° 1946, Ankara
lives in Istambul
Gülsün Karamustafa is a socially committed artist. She is strongly involved with her country, Turkey, her city, Istanbul, and the condition of women in an Islamic environment. Her work is about identity and its complexity. This holds for the Turkish identity as a whole, but especially for Istanbul, which is an enormous metropolis that is the opposite of a homogeneous culture, a total mishmash between East and West. Even Gülsün Karamustafa feels divided between two continents. As a woman, she also takes a firm stand against the fundamentalistic developments of recent years.|
Apart from that, she has also been an exile in her own country for some time. As an art student in the sixties she was politically active. The military regime brought her to court, put her in jail for a while and then refused to give her a passport for sixteen long years. Since 1986 she is allowed to travel again and she feels artistically free. However, she fears that the doors between her country and the world will some day be closed again.
The composition of her work contains two important features. Firstly, she makes objects and spatial installations, mostly with found materials: photo’s, kitschy eastern tapestry, textiles, blankets, clothing, elements from Islamic art, harem paintings… The second feature is video, of which she is increasingly discovering its potential to express things, namely to tell stories or to translate impressions of the aftermath of the military regime (Making of the Wall, 2003), the migration issue (Stairway, 2001), the male/female role patterns (Men Crying), the position of the modern versus the traditional woman (The Settler, 2003), just to name a few recent examples.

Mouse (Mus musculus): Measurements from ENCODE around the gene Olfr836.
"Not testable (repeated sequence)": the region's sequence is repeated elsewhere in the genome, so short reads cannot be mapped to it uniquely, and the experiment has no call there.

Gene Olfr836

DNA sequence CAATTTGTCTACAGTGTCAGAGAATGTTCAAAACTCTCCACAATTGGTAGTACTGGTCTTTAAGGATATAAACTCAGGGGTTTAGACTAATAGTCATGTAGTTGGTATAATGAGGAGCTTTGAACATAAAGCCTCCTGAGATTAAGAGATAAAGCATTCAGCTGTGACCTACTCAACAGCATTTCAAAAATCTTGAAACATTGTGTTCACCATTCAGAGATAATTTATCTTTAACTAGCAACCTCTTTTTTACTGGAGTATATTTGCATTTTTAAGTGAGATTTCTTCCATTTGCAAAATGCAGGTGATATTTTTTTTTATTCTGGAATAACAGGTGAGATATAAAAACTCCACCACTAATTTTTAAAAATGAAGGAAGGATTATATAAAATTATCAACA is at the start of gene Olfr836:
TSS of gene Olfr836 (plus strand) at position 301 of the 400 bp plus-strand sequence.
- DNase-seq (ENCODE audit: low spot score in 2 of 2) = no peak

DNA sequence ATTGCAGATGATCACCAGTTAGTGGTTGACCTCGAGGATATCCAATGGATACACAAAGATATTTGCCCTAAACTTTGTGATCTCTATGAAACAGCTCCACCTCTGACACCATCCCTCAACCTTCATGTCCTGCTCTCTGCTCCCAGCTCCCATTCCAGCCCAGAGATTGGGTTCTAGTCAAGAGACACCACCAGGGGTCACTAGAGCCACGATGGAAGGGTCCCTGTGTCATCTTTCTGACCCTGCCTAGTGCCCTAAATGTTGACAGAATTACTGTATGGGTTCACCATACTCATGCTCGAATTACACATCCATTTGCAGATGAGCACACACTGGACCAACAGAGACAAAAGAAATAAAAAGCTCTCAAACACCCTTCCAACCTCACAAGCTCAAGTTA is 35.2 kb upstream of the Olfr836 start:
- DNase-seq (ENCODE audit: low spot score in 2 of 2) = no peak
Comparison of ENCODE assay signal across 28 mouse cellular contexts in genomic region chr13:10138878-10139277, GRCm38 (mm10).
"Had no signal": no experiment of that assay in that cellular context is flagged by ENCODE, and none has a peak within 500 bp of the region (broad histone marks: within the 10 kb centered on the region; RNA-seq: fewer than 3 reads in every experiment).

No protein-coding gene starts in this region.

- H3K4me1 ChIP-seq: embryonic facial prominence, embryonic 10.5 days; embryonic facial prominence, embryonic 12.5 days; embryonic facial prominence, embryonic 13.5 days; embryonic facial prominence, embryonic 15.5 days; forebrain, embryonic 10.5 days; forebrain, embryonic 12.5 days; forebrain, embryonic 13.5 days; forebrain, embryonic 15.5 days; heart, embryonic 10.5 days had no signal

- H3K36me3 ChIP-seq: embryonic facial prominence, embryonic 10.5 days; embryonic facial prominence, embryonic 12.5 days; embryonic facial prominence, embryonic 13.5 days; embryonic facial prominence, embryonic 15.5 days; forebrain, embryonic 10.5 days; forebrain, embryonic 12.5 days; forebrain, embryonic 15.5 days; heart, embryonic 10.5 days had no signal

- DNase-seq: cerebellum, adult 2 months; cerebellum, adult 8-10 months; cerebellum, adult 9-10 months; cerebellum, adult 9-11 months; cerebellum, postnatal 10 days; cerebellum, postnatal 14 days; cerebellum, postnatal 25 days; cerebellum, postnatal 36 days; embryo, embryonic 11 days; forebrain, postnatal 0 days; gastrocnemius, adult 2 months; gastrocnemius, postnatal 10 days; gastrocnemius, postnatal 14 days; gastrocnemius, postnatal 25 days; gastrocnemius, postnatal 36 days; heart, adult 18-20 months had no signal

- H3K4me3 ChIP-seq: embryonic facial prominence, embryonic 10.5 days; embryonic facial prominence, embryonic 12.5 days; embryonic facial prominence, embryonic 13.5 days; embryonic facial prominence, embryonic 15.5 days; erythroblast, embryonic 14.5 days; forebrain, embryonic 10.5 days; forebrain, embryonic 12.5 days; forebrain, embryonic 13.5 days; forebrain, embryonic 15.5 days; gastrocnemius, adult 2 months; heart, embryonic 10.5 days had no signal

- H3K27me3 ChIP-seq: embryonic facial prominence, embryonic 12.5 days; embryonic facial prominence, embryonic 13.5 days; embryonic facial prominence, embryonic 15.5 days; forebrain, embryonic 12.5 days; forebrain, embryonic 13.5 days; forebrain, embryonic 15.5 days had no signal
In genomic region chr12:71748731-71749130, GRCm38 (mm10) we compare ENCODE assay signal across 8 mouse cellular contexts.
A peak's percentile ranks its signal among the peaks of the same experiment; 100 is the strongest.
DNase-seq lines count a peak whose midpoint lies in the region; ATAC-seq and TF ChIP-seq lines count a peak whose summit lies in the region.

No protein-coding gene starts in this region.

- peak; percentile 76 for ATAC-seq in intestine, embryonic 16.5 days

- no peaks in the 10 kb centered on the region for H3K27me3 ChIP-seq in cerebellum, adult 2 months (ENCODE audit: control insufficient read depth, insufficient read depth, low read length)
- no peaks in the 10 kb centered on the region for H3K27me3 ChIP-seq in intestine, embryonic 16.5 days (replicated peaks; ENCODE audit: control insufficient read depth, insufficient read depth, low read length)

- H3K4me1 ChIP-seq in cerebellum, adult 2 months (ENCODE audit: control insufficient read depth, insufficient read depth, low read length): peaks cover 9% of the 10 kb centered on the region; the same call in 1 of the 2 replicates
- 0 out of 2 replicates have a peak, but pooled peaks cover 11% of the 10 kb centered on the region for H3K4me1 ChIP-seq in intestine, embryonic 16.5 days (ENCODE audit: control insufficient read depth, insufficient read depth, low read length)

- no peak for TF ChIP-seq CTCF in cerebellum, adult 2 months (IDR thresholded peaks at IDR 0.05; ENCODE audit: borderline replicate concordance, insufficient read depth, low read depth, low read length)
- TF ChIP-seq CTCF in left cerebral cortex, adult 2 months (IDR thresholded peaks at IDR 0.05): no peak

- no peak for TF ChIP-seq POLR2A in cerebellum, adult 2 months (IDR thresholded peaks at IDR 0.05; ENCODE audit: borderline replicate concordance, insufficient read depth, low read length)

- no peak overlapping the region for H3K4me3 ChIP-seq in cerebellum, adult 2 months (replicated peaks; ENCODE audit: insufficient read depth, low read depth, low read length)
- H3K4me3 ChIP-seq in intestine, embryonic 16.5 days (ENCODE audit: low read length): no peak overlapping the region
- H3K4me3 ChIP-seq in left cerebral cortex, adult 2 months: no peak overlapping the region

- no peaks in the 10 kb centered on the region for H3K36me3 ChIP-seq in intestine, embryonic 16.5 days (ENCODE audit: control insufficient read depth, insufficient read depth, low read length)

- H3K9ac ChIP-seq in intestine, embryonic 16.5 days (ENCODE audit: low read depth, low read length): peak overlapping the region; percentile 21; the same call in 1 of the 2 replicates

The video installation Tailor Made is based on footage of a very special fashion show in Istanbul. The models are singers and belly dancers from third-rate casino’s and cabarets. They seem eccentric, but in fact they represent three quarters of the entertainment industry in Istanbul. The show is organised by a fashion designer who designs original clothing for this type of performers.
But it is more than a fashion show. At the same time, it’s a testimonial and a way to point out the poor working conditions in casino’s and cabarets and to stand up for the social rights of the women who work there.
The soundtrack is the work of a well-known alternative music group from Istanbul, Baba Zula.